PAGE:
1. Regular Termination (Effective for the Employer and Employee): A regular termination is a common form of termination that can be initiated by either the employer or the employee. It requires adherence to the applicable notice periods specified in the employment contract or collective bargaining agreement. The termination is effective for both parties and marks the end of the employment relationship.

  2. Termination Without Notice (Effective for the Employer): Termination without notice can be carried out by the employer under exceptional circumstances, such as severe misconduct by the employee. The employer must have a valid reason for immediate termination, and it is subject to scrutiny by the labor courts. If the termination is deemed valid, it is effective for the employer, while the employee's employment ends abruptly.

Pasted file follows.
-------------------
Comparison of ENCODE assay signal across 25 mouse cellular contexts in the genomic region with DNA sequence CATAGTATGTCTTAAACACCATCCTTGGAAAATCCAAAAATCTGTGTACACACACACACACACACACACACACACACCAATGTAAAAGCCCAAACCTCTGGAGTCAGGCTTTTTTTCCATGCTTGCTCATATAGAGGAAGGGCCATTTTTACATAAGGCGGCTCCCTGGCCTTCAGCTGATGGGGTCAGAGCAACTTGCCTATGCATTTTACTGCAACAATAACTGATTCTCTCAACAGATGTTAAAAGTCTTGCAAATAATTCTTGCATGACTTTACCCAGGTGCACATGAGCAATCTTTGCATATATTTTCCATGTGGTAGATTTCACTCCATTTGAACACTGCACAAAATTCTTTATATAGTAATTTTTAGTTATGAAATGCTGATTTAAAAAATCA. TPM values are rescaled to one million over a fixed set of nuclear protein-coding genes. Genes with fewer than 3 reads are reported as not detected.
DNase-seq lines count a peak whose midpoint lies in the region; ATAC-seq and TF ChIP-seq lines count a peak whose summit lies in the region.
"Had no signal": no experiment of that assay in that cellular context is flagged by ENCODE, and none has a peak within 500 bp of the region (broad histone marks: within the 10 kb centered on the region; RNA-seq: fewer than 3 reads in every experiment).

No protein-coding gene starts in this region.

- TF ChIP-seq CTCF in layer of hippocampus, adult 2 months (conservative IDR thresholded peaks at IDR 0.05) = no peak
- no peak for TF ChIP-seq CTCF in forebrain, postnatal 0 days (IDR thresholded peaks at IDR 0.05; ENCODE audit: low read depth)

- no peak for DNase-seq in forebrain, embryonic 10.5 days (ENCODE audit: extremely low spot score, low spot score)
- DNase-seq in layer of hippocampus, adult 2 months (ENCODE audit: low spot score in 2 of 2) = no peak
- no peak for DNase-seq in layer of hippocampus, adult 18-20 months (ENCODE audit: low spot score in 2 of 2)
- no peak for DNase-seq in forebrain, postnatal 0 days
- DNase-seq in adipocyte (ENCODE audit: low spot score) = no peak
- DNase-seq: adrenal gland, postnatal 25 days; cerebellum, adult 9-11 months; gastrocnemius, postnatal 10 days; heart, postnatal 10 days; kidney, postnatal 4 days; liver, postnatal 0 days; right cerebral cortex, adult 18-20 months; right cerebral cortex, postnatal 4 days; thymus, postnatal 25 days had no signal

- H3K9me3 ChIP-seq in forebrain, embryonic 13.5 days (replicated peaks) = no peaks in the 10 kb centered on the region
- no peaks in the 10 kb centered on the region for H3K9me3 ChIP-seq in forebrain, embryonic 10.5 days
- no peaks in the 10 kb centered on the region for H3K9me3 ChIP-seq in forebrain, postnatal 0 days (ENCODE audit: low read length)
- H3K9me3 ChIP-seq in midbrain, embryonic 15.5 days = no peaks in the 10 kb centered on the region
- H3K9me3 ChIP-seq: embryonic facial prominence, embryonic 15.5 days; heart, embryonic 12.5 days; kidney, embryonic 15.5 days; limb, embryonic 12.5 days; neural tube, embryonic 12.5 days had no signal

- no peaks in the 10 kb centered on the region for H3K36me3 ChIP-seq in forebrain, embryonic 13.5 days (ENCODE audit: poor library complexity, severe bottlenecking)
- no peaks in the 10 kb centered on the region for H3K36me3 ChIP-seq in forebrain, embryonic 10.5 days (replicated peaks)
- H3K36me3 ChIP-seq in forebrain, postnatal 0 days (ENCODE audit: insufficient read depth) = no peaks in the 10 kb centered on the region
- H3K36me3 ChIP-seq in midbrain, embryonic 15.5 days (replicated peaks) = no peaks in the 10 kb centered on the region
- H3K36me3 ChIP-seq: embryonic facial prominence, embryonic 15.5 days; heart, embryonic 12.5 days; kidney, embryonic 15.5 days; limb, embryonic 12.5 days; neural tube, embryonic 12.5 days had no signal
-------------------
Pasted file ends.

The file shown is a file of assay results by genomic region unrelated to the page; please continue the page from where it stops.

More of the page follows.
3. Dismissal Protection Act (Kündigungsschutzgesetz) Cases (Effective for the Employee): Employees who are protected under the Dismissal Protection Act have additional legal rights and can challenge their termination if they believe it is unjustified. In such cases, the termination might not be effective for the employee until it is confirmed as valid by the labor courts.

  4. Termination by Mutual Agreement (Effective for Both Parties): Employers and employees can agree to terminate the employment contract by mutual agreement. This method avoids potential disputes and legal challenges. The termination becomes effective for both parties when they sign the mutual termination agreement.